Women Share Their Experiences of Ageism in the Workplace—and How They Handled It
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When Linda Williamson's children were young, she worked as a freelance writer as a means to stay home with her kids while also continuing to build her skills and network. However, when she began applying for full-time staff writer positions years later, she had difficulty landing an opportunity, even with an impressive resume under her belt. The reason? Employers claimed to be in search of recent graduates. "When I did land a staff writer job, I watched younger, childless reporters with fewer bona fides given job opportunities I could have only dreamed of," she says. "Basically, I believe the perception was that because I was about ten years older than most of my colleagues, I must have screwed up somewhere along the way to be so far behind them in my career path."
Williamson's experience with ageism, or the discrimination against a particular age group, is not an isolated experience when it comes to women in the workplace. According to a trend brief by Catalyst, reports show that while job searching, older women will face more rejections than older men. Furthermore, it's been reported that women under 45 are more likely to be called back for a second interview.
We spoke with professional women to learn how ageism impacted their careers and what advice they have for others facing similar challenges. Here are their stories and their very best tips for getting ahead.
Celebrate Your Experience
Ashley Orfus was 24 years old when she launched ALAB Group, a communications and marketing business. Initially, she took on meetings with senior male executives, many of whom believed in corporate and traditional values. "Despite being equipped with valuable expertise, and corporate industry experience, I dealt with a few challenges where my age was brought up at the business and negotiation table," she says. For women in similar situations, Orfus recommends focusing on your strengths and the value they bring to the table. "Don't be afraid to challenge the viewpoints of your audience and make a case for why they are considering you. I humbly believe that in the right settings, your ideas, perspective and what you bring to the table will ultimately shine," she says.
Williamson agrees, explaining that she wouldn't change her journey, which includes awards and stories in notable publications along the way. She says, "I would, however, wave any magic wand I could get my hands on to do away with the perception that if a woman has gone less than full speed on her career in order to be available to her children, that she has somehow missed the boat."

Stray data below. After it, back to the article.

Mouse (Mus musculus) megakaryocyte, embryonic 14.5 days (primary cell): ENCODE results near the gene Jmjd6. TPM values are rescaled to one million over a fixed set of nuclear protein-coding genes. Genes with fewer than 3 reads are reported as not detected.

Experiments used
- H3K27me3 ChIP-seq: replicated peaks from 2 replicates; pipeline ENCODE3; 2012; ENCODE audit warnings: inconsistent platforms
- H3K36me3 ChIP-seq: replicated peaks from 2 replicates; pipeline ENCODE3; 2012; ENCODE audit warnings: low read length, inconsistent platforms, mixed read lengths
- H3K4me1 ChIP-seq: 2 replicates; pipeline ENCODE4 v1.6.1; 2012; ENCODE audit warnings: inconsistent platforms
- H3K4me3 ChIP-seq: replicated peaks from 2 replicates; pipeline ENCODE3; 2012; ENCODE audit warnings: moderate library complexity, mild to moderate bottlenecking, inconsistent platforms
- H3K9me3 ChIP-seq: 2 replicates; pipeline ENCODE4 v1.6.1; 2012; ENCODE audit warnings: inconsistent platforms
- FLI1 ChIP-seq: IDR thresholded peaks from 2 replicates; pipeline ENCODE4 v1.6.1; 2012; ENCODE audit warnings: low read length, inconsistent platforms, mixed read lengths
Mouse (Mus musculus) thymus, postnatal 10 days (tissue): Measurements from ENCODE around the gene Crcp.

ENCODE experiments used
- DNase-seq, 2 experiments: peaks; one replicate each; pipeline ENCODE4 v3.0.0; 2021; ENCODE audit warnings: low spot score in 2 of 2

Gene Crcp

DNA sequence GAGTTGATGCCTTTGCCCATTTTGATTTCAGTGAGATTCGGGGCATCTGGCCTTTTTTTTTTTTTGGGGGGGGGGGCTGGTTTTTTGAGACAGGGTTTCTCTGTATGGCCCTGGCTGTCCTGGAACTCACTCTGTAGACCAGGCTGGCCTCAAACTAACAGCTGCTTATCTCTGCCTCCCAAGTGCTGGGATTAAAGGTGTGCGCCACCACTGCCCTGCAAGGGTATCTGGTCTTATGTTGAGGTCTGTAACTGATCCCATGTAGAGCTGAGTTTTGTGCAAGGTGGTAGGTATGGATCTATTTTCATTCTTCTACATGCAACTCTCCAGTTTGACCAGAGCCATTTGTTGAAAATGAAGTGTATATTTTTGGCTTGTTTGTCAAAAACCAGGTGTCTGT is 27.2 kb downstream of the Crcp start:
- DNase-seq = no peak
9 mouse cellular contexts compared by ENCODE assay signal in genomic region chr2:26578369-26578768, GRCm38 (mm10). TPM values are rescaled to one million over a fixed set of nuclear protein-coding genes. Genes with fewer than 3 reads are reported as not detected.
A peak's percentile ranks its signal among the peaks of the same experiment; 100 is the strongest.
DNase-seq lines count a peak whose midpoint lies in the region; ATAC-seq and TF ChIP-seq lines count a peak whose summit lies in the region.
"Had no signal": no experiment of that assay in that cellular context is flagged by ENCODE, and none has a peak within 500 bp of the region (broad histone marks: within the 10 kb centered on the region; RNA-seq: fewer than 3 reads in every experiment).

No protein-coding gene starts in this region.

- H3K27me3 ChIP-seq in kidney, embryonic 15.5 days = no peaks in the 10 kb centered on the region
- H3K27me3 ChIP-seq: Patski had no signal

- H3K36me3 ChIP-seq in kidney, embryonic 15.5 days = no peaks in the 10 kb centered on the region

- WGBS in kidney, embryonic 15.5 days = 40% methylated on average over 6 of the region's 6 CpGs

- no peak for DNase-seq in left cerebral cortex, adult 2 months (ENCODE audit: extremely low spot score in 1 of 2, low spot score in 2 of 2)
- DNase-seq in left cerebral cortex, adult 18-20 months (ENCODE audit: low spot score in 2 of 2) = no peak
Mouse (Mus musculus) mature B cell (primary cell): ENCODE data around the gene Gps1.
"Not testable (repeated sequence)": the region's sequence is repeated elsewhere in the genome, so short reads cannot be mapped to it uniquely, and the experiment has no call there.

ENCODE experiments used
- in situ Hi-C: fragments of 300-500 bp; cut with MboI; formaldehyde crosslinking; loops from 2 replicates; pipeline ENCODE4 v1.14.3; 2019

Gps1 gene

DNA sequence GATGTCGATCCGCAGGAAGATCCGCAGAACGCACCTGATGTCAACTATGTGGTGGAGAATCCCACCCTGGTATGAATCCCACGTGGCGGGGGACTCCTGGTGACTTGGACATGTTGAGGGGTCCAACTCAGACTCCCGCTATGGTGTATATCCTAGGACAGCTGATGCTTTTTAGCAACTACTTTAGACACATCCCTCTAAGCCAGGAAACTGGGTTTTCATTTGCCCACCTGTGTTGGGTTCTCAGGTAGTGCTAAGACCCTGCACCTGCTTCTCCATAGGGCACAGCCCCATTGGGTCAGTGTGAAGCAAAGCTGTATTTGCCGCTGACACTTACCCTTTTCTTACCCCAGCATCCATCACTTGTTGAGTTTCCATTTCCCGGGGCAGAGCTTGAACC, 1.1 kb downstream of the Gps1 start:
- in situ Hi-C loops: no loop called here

Let It Motivate You
As a seasoned plastic surgeon, Dr. Lisa Cassileth has seen her fair share of patients over the years. But when she was just getting started, her age impacted the trust her patients had in her skills. "When I was just out of training, about 32 years old, I set up shop as a young plastic surgeon. I was really high energy, and well-trained, and connected well with most patients," she says. "During a new patient consultation, they would often pause, and look at me, and say, 'but... how many of these have you done?' I would assure them I had done many, but I still lost out to the old guys sometimes."
Her advice? Keep the faith and show them what you've got. "For women in similar situations, I recommend showing your work when you are young," she says. "If I have a great result with a procedure, and a prospective client sees that result, they can more easily envision themselves as being your client. That way, your work speaks for itself."
When Lauryn Evarts Bosstick was bartending in her 20s, she would often tell her patrons, many of whom were in their 60s, about her dreams of becoming a blogger. "They did not take it seriously and I could tell that they didn't think anything would come out of it," she says, adding that they would laugh at the idea. Now, more than a decade later, Bosstick is the founder of The Skinny Confidential, a brand that includes a podcast, book, YouTube channel, and one million followers on Instagram. The moral of the story? According to Bosstick, "Ageism has nothing to do with you and everything to do with the person making you feel like you're 'too young' to do anything of importance. Put your head down, do the work, hustle, and prove them wrong."
Ashley Judge, founder of AlwaysFits, recalls a moment in her career when she was 25 and her boss at the time called her into her office to share an article she said reminded her of Judge. "It was an article about how millennials are lazy, difficult to work with and lack the motivation to be successful," Judge says. "I've been CEO of my own company for over a decade. Imagine what I could have accomplished if I weren't such a lazy millennial."